# Infinite summation involving square root of 5

• Jan 10th 2011, 09:43 AM
Pranas
Infinite summation involving square root of 5
Hello.

I have this recurring function or whatever you call it:
$\displaystyle $\begin{array}{l} f(0) = 0\\ f(n) = \sqrt {5 + f(n - 1)} \end{array}$$

Once $\displaystyle n$ increases, we have $\displaystyle $\sqrt 5$$, inside of which there is another $\displaystyle $\sqrt 5$$ added and so forth (this clearly converges).

As the title says, I am looking forward to obtaining $\displaystyle $\mathop {\lim }\limits_{n \to \infty } f(n)$$

P.S. I started from the greatest depth and noticed $\displaystyle $\sqrt {5 + \sqrt 5 } = \frac{{\sqrt {20 + 4\sqrt 5 } }}{2} = \frac{{2 + \sqrt 5 }}{2}$$, however later on I am not able to control the expression...

P.P.S. Messing around I've got a good feeling that such infinite summations $\displaystyle $\sqrt {a + \sqrt {a + \sqrt {a + ...\sqrt a } } } = \frac{{1 + \sqrt {1 + 4a} }}{2}$$ can be defined like that, no clue how to prove it though
• Jan 10th 2011, 09:52 AM
snowtea
If you can show that it converges, then:

Take the limit of both sides of the recurrence.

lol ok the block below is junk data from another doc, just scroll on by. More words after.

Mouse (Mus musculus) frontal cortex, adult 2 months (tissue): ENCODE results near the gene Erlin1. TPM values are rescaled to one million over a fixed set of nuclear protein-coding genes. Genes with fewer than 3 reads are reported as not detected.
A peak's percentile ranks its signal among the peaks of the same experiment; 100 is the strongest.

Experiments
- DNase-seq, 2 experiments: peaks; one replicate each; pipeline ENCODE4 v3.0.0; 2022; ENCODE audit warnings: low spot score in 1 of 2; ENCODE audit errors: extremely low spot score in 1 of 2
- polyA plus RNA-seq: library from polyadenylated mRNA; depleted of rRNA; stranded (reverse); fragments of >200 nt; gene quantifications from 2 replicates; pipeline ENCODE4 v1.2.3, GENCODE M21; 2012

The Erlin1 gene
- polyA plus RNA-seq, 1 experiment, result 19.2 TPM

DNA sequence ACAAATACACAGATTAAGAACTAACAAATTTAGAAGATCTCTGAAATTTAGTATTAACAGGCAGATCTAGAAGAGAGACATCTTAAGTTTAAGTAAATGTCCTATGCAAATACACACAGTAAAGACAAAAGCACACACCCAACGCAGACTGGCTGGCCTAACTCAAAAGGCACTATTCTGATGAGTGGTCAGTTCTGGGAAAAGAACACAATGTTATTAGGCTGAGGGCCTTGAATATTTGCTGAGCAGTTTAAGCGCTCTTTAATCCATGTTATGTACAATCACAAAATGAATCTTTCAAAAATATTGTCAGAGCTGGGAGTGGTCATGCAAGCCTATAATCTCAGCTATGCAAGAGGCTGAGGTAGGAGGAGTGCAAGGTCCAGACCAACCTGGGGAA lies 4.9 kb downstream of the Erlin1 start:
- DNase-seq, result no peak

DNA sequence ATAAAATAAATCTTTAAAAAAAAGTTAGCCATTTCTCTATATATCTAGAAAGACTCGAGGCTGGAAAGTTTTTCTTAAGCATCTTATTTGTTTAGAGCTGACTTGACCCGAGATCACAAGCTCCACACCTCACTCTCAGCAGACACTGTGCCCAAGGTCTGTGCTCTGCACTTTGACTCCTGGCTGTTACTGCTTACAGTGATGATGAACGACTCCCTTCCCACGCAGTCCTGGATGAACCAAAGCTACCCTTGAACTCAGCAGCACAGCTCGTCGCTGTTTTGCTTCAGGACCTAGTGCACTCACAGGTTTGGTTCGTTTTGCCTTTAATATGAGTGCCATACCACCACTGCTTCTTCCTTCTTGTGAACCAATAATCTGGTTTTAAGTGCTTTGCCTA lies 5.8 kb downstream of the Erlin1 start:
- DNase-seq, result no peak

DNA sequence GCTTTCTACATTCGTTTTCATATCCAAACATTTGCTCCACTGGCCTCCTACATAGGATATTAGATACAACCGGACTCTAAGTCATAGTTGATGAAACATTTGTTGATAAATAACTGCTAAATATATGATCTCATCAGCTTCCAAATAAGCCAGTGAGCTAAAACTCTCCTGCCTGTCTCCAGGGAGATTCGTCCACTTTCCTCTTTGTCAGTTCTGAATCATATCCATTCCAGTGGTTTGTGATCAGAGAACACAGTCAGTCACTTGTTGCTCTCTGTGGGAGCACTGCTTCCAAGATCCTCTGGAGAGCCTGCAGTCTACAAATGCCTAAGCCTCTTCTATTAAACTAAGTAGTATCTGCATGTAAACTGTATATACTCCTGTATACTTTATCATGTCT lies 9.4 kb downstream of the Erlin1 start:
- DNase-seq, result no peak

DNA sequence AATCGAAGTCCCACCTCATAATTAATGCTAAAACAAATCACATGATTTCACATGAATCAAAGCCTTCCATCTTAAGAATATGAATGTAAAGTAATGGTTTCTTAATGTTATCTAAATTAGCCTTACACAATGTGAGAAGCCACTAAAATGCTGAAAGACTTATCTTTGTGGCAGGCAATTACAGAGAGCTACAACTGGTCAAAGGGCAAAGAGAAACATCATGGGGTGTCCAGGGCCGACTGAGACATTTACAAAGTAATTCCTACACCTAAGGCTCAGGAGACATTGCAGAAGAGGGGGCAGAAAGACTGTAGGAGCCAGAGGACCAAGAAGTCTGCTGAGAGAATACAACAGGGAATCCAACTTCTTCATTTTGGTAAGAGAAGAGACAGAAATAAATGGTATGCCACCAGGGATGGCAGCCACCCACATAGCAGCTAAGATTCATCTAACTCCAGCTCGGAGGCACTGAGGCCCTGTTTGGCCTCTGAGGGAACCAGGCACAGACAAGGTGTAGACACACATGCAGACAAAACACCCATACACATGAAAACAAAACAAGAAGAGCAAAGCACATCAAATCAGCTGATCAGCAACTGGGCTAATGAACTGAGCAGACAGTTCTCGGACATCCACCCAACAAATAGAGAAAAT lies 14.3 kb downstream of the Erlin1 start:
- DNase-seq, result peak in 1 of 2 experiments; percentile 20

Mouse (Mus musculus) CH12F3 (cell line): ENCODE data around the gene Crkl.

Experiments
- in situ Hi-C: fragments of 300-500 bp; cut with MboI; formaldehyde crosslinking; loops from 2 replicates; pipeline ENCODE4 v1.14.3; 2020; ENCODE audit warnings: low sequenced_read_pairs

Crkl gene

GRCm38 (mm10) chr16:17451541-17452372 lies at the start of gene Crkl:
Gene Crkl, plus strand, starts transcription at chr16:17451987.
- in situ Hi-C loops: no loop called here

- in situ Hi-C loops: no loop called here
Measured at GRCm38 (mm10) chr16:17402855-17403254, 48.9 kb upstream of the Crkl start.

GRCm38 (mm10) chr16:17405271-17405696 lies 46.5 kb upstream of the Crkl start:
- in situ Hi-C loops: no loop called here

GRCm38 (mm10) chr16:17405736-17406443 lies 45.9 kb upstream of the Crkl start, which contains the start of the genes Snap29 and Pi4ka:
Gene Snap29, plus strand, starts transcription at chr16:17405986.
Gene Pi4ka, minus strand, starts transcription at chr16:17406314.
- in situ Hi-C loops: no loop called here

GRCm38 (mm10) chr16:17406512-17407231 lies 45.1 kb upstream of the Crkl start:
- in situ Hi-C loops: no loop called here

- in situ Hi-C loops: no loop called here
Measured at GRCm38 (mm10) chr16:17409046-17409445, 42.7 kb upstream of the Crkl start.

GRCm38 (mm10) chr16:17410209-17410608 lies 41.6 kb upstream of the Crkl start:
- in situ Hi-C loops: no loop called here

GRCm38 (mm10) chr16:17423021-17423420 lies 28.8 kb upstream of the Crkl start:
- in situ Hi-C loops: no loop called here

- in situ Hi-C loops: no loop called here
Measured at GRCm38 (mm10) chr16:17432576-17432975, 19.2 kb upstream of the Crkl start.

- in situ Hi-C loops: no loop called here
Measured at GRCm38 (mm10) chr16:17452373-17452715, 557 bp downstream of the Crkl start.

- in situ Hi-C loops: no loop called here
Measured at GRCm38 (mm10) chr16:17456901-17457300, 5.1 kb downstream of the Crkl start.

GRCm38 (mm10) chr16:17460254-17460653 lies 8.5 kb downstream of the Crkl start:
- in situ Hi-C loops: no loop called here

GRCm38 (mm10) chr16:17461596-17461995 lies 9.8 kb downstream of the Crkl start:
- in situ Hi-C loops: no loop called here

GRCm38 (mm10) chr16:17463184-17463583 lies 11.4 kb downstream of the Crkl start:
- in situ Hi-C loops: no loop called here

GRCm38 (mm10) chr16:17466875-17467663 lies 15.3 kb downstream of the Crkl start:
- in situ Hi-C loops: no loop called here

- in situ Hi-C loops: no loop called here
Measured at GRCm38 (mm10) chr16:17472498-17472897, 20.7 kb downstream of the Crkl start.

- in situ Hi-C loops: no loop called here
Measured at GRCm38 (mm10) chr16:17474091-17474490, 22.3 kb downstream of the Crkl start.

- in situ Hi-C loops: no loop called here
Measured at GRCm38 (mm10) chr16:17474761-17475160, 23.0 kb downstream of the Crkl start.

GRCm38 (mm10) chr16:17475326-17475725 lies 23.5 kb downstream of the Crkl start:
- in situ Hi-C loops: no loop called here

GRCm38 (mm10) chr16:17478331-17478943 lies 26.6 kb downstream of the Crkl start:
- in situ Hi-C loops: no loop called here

Use the fact that $\displaystyle {\lim }\limits_{n \to \infty } f(n) = {\lim }\limits_{n \to \infty } f(n-1) = L$
to get
$\displaystyle L = \sqrt {5 + L}$

Solve for L.
• Jan 10th 2011, 09:54 AM
FernandoRevilla
Quote:

Originally Posted by Pranas
$\displaystyle f(n) = \sqrt {5 + f(n - 1)}$

If

$\displaystyle l=\displaystyle\lim_{n \to \infty}{f(n)}$

then taking limits in both menbers,

$\displaystyle l=\sqrt {5 + l}$

and necessarily the limit is the positive solution.

Fernando Revilla

Edited: Sorry, I didnīt see snowtea's post.
• Jan 10th 2011, 09:59 AM
Pranas
This gives $\displaystyle $\mathop {\lim }\limits_{n \to \infty } f(n) = \frac{{1 + \sqrt {21} }}{2}$$ almost instantly.

Smooth as silk, thanks for quick help!
• Jan 10th 2011, 10:06 AM
DrSteve
Just be aware that the above solution only works if the limit exists. To show that the limit exists, just show that the sequence is bounded above and increasing.
• Jan 10th 2011, 10:34 AM
FernandoRevilla
It is esay to prove that $\displaystyle a_n=f(n)\geq 0$ is increasing. To prove that is bounded we can use

$\displaystyle a_{n+1}^2\geq a_n^2 \Leftrightarrow\ldots \Leftrightarrow (l_1-a_n)(a_n-l_2)\geq 0$

where $\displaystyle l_1$ is the positive root of $\displaystyle l^2-l-5$ and $\displaystyle l_2$ the negative one.

Fernando Revilla
• Jan 10th 2011, 10:56 AM
$\displaystyle \displaystyle\lim_{n \to \infty}f(n)=\sqrt{5+\sqrt{5+\sqrt{5+........}}}$
$\displaystyle \displaystyle\lim_{n \to \infty}\left[f(n)\right]^2=5+\sqrt{5+\sqrt{5+\sqrt{5+.....}}}=5+\lim_{n \to \infty}f(n)$
$\displaystyle \displaystyle\lim_{n \to \infty}f(n)=a$
$\displaystyle \displaystyle\ a^2-a=5\Rightarrow\ a^2-a+\frac{1}{4}=\frac{21}{4}$
$\displaystyle \displaystyle\ \left[a-\frac{1}{2}\right]^2=\frac{21}{4}\Rightarrow\ a=\sqrt{\frac{21}{4}}+\frac{1}{2}$